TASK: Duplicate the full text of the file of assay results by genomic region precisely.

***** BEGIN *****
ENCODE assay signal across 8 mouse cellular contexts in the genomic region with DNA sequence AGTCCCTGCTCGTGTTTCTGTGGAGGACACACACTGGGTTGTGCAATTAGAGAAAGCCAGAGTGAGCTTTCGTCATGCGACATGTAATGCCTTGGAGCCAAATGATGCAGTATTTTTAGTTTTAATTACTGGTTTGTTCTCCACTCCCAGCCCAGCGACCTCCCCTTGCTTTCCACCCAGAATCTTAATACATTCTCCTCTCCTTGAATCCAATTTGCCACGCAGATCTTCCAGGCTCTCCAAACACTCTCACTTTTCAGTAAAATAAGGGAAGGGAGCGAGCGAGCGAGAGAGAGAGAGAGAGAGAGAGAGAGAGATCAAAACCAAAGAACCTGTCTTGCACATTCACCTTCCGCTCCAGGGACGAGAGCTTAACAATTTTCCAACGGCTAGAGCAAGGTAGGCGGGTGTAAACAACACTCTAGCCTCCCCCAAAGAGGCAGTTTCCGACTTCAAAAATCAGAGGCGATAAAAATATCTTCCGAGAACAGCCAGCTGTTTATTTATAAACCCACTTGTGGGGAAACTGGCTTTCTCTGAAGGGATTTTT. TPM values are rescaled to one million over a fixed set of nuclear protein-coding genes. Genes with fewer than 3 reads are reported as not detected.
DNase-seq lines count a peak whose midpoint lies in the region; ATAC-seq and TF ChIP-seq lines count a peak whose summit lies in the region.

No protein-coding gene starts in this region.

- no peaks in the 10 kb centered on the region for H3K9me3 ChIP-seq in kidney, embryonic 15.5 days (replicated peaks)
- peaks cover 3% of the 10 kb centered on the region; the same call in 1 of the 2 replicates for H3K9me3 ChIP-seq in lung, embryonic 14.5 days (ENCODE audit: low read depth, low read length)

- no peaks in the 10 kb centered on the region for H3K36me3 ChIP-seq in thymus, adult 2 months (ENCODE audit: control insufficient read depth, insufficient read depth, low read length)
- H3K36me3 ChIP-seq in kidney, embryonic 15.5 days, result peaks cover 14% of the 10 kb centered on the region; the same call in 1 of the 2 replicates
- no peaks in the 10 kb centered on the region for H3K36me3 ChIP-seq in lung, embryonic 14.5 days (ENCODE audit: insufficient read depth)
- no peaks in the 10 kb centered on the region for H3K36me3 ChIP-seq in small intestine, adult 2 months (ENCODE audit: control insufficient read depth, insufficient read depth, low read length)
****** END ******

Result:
ENCODE assay signal across 8 mouse cellular contexts in the genomic region with DNA sequence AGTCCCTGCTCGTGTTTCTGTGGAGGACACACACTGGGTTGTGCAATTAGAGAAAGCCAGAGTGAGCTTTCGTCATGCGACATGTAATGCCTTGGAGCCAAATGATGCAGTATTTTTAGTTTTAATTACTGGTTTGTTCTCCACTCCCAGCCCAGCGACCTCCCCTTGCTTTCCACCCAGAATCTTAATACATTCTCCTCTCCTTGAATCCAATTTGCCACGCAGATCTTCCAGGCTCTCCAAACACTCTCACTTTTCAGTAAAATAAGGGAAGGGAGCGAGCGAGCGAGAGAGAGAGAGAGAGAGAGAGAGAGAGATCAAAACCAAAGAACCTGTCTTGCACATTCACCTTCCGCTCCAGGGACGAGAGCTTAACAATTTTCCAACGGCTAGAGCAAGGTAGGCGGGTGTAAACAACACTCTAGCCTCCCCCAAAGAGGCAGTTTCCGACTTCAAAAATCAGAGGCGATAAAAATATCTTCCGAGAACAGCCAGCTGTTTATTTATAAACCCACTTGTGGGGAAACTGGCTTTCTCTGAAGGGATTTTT. TPM values are rescaled to one million over a fixed set of nuclear protein-coding genes. Genes with fewer than 3 reads are reported as not detected.
DNase-seq lines count a peak whose midpoint lies in the region; ATAC-seq and TF ChIP-seq lines count a peak whose summit lies in the region.

No protein-coding gene starts in this region.

- no peaks in the 10 kb centered on the region for H3K9me3 ChIP-seq in kidney, embryonic 15.5 days (replicated peaks)
- peaks cover 3% of the 10 kb centered on the region; the same call in 1 of the 2 replicates for H3K9me3 ChIP-seq in lung, embryonic 14.5 days (ENCODE audit: low read depth, low read length)

- no peaks in the 10 kb centered on the region for H3K36me3 ChIP-seq in thymus, adult 2 months (ENCODE audit: control insufficient read depth, insufficient read depth, low read length)
- H3K36me3 ChIP-seq in kidney, embryonic 15.5 days, result peaks cover 14% of the 10 kb centered on the region; the same call in 1 of the 2 replicates
- no peaks in the 10 kb centered on the region for H3K36me3 ChIP-seq in lung, embryonic 14.5 days (ENCODE audit: insufficient read depth)
- no peaks in the 10 kb centered on the region for H3K36me3 ChIP-seq in small intestine, adult 2 months (ENCODE audit: control insufficient read depth, insufficient read depth, low read length)